The benchwarmer of the squad is probably Money 2003 Standard, which holds users’ hands through checkbook-balancing and budget- or expense-tracking jobs, but is skimpy compared to its Money Deluxe and Premium siblings, which offer more help with investments, credit and tax management, and financial-goal scenarios such as buying a home, sending a child to college, or retiring.

Somewhere in between on the usefulness scale — especially for families with broadband rather than dial-up Internet access — are the Encarta encyclopedia and Streets & Trips. The former (after a default installation) requires you to keep its data CD on hand, but then delivers smoother, swifter access to informative articles and multimedia extras than the online version; the latter offers somewhat more flexible routing and options for driving preferences and gas costs than online map and driving-directions sites.

Finally, Microsoft Word 2002 is the super-powered word processor and almost full-fledged desktop publishing program you know already, which leaves us with the same gripe we expressed when reviewing last year’s Works suite: Since Works 7.0 contains — and buyers are paying for, though not seeing in the Start menu — a perfectly capable word processor, complete with columns, tables, headers, footers, and footnotes, we simply can’t agree with the decision to supplant it, or supersize it, with the relatively big and bloated Word.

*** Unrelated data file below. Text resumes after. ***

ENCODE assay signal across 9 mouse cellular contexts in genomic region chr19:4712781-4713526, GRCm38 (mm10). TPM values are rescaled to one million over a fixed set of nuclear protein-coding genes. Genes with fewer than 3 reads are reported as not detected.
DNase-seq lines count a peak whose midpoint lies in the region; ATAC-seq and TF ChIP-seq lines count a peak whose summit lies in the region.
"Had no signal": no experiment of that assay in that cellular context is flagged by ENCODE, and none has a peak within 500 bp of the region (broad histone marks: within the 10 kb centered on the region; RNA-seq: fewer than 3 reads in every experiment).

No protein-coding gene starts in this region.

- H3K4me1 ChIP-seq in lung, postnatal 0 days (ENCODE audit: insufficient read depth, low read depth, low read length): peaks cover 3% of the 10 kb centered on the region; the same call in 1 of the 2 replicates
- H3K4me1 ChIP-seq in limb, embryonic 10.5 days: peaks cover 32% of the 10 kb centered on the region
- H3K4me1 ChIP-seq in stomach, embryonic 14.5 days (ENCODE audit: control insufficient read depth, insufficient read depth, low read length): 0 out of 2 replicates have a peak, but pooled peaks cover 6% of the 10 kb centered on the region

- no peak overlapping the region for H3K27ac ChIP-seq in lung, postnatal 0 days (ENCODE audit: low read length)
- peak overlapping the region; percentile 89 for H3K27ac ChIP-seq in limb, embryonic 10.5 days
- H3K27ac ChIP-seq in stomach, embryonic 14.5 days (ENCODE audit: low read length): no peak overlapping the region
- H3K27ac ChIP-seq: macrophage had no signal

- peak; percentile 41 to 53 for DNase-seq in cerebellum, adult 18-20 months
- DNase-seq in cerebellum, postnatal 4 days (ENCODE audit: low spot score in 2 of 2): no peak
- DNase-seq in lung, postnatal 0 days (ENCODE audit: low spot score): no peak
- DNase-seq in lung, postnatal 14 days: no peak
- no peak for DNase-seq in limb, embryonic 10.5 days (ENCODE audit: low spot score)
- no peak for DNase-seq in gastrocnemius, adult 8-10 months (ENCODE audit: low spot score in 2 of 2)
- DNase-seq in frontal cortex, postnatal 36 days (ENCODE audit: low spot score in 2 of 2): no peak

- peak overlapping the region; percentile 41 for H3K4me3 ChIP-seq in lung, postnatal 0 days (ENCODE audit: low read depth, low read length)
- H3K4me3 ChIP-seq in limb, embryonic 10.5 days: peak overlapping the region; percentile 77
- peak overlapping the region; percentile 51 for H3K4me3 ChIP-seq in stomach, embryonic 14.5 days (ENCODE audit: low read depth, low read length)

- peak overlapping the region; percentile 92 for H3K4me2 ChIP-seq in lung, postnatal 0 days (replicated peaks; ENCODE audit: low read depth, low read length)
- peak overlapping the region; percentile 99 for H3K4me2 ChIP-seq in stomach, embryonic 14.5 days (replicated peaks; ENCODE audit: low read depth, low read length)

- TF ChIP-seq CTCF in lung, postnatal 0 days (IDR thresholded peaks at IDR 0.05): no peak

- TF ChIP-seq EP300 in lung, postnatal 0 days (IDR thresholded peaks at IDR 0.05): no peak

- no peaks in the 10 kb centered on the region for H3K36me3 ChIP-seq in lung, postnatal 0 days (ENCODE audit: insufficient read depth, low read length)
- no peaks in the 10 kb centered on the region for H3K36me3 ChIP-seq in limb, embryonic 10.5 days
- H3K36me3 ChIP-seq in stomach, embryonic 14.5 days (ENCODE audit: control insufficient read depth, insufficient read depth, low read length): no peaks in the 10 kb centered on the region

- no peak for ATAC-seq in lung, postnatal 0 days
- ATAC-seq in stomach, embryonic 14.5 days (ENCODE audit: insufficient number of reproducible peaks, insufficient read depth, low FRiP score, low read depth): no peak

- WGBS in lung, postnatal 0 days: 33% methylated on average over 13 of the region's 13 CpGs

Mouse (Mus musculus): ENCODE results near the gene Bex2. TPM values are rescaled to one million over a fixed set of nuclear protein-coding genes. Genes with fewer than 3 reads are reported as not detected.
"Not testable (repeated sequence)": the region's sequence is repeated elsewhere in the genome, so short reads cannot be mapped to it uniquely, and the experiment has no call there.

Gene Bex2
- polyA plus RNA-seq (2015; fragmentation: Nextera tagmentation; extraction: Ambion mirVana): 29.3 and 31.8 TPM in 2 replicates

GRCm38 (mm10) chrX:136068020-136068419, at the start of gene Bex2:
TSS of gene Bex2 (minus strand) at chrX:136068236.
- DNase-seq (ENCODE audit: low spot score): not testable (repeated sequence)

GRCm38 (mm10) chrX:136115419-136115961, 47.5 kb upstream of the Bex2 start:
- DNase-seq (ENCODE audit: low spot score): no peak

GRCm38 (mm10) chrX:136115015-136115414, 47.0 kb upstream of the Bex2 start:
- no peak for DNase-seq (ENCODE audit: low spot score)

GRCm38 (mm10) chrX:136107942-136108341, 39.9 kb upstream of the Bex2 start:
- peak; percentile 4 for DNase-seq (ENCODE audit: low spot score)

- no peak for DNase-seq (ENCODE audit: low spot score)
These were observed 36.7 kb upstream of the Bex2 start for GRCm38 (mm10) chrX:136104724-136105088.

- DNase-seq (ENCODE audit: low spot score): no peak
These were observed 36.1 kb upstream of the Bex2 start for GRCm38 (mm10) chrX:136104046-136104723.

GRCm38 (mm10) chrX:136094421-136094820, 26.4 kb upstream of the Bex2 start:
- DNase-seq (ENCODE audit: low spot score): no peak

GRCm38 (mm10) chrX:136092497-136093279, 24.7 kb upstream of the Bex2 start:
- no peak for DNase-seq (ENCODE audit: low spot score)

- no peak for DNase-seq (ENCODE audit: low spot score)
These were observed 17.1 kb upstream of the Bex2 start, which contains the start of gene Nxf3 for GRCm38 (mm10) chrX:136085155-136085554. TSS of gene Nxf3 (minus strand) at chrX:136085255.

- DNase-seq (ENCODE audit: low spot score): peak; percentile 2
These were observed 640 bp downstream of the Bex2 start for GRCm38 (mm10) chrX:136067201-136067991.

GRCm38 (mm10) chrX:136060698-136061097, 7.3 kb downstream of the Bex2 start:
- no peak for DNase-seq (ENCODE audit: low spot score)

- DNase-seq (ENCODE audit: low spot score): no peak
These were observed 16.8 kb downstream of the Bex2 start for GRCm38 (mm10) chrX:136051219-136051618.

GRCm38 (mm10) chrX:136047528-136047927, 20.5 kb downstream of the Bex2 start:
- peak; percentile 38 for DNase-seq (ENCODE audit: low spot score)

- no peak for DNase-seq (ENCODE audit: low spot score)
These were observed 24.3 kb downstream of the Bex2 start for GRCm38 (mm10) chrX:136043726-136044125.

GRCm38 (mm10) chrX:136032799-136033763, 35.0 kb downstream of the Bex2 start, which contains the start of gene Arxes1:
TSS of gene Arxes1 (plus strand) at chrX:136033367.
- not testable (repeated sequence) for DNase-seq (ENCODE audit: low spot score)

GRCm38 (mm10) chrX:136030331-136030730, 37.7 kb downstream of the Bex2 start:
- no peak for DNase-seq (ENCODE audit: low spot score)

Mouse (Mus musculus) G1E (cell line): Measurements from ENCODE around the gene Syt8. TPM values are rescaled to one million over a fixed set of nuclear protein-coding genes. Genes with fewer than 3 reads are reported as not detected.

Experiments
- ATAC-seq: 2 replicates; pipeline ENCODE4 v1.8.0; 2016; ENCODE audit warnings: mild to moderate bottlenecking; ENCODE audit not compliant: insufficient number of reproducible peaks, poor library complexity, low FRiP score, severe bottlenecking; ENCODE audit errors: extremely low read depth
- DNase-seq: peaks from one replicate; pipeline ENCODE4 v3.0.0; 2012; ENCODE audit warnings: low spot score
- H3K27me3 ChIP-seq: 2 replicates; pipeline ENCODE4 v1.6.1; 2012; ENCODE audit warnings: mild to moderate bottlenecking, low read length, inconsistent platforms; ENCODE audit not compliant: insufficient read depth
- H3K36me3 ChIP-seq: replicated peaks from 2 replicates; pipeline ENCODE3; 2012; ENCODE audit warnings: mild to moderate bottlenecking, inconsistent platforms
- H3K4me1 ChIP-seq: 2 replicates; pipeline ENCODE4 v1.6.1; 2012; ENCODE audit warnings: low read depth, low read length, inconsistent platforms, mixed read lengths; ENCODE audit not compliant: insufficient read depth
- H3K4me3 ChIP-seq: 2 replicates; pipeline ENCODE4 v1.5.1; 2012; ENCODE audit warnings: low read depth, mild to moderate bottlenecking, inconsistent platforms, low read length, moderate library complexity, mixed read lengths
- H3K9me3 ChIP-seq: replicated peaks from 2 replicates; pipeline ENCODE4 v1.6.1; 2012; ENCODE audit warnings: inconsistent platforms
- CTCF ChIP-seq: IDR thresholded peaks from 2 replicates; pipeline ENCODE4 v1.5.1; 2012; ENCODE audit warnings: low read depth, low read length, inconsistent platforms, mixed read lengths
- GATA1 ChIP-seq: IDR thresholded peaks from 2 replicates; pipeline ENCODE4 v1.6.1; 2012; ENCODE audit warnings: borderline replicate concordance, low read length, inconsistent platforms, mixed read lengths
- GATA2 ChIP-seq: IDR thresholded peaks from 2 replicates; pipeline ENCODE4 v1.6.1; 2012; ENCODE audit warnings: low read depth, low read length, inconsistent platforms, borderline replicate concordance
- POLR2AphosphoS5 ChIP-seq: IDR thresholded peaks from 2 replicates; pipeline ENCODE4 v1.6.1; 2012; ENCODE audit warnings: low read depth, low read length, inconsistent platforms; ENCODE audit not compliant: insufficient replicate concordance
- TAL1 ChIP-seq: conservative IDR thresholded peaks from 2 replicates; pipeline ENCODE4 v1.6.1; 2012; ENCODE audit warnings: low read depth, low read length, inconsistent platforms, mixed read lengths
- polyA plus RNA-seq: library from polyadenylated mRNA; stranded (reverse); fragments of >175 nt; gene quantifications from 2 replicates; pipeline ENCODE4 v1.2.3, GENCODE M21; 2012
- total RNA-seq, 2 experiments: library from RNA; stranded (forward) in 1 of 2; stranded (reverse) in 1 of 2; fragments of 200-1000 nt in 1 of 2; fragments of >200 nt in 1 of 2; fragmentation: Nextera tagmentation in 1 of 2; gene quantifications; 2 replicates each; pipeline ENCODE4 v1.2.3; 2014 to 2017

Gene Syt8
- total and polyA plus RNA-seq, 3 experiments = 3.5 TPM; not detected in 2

The Works word processor is strong enough to handle the overwhelming majority of the shopping lists, flyers, and invitations that make up the Works Suite templates, and doesn’t bring the ponderous Product Activation baggage of Word 2002 — which not only tells consumers they’re thieving pirates who can’t be trusted, shutting down after 50 uses unless activated by phone or online, but spams the Start menu with the Microsoft Office startup utility and needless “New Office Document” and “Open Office Document” alternatives to the likeable Works Task Launcher.

In short, a $9 discount for 2004 isn’t enough to change our 2003 conclusions: First, the beginner-friendly-without-being-baby-food Works 7.0 ($55 with $15 mail-in rebate) is one of Microsoft’s best, least-publicized products. Second, we wish the company would offer a step-up suite that bundled it with Publisher instead of Word — and, ideally, its Digital Image Suite 9 combo of the full-bore Digital Image Pro editor and Digital Image Library organizer. Never mind Streets & Trips and Money; we want Works Pro.

Adapted from